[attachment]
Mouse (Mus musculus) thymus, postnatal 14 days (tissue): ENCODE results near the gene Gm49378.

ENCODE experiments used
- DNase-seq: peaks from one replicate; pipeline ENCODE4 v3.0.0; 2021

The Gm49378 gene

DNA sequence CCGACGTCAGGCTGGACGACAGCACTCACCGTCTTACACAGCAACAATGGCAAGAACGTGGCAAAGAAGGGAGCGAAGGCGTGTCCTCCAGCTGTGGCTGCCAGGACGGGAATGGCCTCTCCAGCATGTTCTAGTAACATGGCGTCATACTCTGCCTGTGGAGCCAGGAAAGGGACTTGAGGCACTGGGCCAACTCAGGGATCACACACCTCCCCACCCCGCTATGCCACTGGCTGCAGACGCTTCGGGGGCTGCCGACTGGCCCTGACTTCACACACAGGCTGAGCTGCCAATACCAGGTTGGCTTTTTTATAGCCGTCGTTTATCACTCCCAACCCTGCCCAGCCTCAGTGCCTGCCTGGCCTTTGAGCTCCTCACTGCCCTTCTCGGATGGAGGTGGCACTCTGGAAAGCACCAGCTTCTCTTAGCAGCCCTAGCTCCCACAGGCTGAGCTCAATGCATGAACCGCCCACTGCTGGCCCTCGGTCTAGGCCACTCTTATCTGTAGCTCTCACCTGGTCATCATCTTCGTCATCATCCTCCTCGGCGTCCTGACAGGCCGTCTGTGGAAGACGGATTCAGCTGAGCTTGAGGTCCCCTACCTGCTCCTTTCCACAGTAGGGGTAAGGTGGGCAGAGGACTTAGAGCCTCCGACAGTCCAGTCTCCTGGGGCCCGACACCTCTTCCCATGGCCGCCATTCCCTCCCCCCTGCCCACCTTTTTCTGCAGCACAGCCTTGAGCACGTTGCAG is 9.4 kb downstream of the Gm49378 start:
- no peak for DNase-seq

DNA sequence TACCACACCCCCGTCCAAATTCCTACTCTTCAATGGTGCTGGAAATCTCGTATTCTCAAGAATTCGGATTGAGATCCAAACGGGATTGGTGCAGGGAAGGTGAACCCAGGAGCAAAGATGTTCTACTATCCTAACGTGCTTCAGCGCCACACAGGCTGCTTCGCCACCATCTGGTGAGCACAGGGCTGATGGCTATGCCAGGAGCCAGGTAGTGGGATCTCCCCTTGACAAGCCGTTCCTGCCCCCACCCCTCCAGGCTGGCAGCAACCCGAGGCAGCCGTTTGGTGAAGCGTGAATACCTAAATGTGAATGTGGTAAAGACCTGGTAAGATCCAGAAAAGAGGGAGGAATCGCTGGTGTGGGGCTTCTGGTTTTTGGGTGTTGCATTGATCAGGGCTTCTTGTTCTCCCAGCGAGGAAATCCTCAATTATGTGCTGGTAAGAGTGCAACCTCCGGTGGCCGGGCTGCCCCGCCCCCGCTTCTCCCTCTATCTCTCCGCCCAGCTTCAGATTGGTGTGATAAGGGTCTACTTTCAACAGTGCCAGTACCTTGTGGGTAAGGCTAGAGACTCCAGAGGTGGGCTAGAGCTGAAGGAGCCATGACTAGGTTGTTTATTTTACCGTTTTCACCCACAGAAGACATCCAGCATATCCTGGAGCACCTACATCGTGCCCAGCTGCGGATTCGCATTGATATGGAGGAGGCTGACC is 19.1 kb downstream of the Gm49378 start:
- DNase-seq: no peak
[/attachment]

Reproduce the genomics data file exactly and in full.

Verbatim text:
Mouse (Mus musculus) thymus, postnatal 14 days (tissue): ENCODE results near the gene Gm49378.

ENCODE experiments used
- DNase-seq: peaks from one replicate; pipeline ENCODE4 v3.0.0; 2021

The Gm49378 gene

DNA sequence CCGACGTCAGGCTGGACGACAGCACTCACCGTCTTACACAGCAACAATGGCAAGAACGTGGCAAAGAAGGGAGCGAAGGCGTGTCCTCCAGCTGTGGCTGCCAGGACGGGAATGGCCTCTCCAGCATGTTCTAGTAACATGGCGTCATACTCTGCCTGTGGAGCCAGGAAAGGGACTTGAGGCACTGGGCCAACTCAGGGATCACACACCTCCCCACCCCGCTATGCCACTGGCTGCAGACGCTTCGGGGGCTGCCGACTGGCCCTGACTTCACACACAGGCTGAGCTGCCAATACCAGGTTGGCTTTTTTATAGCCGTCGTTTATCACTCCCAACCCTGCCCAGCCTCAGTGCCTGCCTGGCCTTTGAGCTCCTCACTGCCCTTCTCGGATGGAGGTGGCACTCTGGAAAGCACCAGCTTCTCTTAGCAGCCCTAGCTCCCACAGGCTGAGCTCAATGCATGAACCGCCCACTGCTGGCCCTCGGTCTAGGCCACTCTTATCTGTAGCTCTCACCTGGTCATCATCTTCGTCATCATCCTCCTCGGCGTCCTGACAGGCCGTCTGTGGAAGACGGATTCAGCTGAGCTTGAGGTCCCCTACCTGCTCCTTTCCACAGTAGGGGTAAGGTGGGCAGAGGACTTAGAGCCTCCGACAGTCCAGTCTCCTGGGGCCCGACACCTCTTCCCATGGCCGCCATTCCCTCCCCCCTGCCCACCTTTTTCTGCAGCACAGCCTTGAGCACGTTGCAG is 9.4 kb downstream of the Gm49378 start:
- no peak for DNase-seq

DNA sequence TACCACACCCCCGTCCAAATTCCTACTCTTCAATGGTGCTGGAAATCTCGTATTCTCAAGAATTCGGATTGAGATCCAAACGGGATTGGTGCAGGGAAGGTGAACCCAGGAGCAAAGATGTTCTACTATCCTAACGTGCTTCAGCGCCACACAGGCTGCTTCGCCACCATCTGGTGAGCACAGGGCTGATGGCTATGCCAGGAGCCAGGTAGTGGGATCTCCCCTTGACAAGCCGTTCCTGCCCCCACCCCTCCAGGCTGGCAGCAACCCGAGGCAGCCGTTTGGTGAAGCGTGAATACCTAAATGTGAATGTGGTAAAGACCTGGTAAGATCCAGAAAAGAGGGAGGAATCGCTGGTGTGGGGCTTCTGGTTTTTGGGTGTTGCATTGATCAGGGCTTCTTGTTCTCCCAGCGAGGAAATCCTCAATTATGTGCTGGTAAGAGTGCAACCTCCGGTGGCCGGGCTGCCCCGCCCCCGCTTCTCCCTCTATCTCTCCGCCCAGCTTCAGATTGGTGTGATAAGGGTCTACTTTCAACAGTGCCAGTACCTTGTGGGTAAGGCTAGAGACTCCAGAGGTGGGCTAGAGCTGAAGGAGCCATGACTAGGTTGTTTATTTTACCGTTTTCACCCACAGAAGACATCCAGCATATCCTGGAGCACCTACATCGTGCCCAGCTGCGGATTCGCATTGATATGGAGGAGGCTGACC is 19.1 kb downstream of the Gm49378 start:
- DNase-seq: no peak